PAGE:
Forty percent of abatement workers for the Social Development Commission’s Lead Hazard Reduction Assistance Program who were tested had elevated levels of lead in their blood, according to Ofelia Mondragon, manager of the program.
Seven contractors worked with SDC to have their employees tested. According to Mondragon, blood lead tests revealed that about a dozen of the 27 workers had blood lead levels above 10, the threshold at which the Milwaukee Health Department intervenes when children are tested.
Though that level is not necessarily dangerous for adult workers, they risk exposing their own children to the lead-saturated dust particles they’re exposed to at work.
In response to the test results, SDC has partnered with Layton Boulevard West Neighbors (LBWN), and the Wisconsin Department of Health Services (DHS) to run free lead-safe work practices workshops for local contractors. The workshops are being conducted at a home in the Layton Boulevard West neighborhood that had been foreclosed, but is now being rehabbed as part of LBWN’s Turnkey Program. The house will be completely renovated, made energy efficient and sold later this summer.
The workshop provided an opportunity for lead-safe worker Tobias Brumfield, of Milwaukee, to stay current on state regulations while focusing on controlling the dangerous worksite dust.
“It’s really easy to breathe it in,” said Brumfield.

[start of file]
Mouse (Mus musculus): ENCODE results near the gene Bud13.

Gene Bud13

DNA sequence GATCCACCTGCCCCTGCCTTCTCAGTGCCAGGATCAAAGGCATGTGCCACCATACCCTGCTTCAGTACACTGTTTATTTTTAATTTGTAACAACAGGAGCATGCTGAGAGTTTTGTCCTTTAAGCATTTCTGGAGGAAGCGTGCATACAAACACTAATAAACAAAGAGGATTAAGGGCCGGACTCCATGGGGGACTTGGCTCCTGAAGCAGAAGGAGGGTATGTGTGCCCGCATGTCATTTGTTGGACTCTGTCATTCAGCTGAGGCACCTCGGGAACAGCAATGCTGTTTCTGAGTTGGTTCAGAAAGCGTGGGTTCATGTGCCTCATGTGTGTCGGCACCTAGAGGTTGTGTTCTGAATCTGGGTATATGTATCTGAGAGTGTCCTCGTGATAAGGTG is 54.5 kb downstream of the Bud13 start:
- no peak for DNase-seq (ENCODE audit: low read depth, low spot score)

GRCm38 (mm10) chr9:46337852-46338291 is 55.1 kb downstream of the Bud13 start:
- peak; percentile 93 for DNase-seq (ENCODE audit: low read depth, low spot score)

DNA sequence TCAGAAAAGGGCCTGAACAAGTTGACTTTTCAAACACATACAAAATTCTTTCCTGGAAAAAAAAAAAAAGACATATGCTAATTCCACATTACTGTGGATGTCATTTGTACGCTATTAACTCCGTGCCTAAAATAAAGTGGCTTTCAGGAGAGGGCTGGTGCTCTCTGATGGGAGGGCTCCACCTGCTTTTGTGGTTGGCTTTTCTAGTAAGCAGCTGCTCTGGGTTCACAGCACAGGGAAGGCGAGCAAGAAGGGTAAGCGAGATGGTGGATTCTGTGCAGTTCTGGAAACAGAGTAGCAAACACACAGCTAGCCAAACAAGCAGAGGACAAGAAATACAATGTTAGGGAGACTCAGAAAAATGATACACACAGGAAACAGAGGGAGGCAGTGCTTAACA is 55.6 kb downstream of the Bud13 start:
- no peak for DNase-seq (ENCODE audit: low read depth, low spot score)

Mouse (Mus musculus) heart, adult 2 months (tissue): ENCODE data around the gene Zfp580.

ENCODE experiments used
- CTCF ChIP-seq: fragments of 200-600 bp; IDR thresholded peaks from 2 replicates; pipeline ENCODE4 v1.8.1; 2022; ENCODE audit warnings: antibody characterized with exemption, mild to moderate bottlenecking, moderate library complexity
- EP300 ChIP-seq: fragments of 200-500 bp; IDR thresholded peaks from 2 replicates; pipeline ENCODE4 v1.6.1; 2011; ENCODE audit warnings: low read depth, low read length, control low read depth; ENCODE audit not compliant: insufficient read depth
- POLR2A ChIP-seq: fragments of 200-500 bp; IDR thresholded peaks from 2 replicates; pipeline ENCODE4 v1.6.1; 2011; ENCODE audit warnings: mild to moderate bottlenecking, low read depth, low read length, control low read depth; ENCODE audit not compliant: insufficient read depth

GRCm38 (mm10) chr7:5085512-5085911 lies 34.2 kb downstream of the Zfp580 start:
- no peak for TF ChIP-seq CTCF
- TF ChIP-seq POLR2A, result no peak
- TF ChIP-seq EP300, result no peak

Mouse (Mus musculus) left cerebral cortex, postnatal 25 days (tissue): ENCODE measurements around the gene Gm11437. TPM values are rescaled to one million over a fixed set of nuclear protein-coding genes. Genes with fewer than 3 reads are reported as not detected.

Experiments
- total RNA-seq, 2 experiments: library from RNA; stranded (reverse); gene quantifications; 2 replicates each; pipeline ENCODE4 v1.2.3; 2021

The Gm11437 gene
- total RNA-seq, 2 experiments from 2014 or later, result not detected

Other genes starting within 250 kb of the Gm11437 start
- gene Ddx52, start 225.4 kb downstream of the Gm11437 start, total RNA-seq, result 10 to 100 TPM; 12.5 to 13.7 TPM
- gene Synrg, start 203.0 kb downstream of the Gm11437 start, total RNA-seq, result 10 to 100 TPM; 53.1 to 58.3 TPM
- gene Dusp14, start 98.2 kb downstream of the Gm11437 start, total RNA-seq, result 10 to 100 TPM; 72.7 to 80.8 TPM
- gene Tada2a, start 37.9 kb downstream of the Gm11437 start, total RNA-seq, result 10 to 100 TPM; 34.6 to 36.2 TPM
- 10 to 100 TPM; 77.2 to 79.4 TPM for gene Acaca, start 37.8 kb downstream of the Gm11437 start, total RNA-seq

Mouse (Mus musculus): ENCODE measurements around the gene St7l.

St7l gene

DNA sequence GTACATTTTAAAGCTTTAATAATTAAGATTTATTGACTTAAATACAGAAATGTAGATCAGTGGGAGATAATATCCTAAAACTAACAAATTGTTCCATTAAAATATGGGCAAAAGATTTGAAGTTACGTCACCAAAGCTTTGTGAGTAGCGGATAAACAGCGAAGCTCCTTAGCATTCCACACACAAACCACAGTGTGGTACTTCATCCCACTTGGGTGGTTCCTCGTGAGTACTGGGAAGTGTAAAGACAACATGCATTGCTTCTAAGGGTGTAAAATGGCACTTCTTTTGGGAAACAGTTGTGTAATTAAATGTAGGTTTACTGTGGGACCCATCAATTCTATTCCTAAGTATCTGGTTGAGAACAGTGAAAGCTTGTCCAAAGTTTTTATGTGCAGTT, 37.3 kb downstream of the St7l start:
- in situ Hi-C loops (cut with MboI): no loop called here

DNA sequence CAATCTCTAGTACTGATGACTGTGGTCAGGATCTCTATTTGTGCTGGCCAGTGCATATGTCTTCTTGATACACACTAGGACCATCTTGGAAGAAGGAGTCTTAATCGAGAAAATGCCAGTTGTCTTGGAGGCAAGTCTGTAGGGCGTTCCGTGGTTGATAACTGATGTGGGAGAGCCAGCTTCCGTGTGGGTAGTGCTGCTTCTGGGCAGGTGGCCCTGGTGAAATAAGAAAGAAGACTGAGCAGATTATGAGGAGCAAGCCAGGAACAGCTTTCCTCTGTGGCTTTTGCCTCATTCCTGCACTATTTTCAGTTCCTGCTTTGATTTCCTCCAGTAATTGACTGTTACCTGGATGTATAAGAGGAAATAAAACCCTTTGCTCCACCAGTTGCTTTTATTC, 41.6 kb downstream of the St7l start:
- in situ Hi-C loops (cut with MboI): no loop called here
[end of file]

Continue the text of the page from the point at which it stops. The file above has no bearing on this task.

The workers are trained in real-life scenarios. At a recent workshop, the trainees were removing and containing lead in a house where four children, two under 6 years old, live.
Once they’re given the outline “they create their action plan and get to work,” Mondragon said.
Miriam Hasan, lead removal inspector for DHS, observed the trainees to make sure they followed best practices.
Hasan said the city is especially challenged by lead exposure, compared to others in the state, due to the dense concentration of population and old housing stock.
Ninety-two percent of the housing stock in the city of Milwaukee has lead in it, much of it hidden under layers of paint, according to Ramona Jensen, outreach manager for the SDC program.
In many homes, especially those built before 1950, the layers of newer paint eventually peel and chip away, exposing crackled layers of dangerous lead-based paint known to cause damage to the brain and other vital organs and lead to behavioral problems, learning disabilities and seizures in children.
“There are a lot of kids in Milwaukee and a lot of problems with exposure,” said Hasan.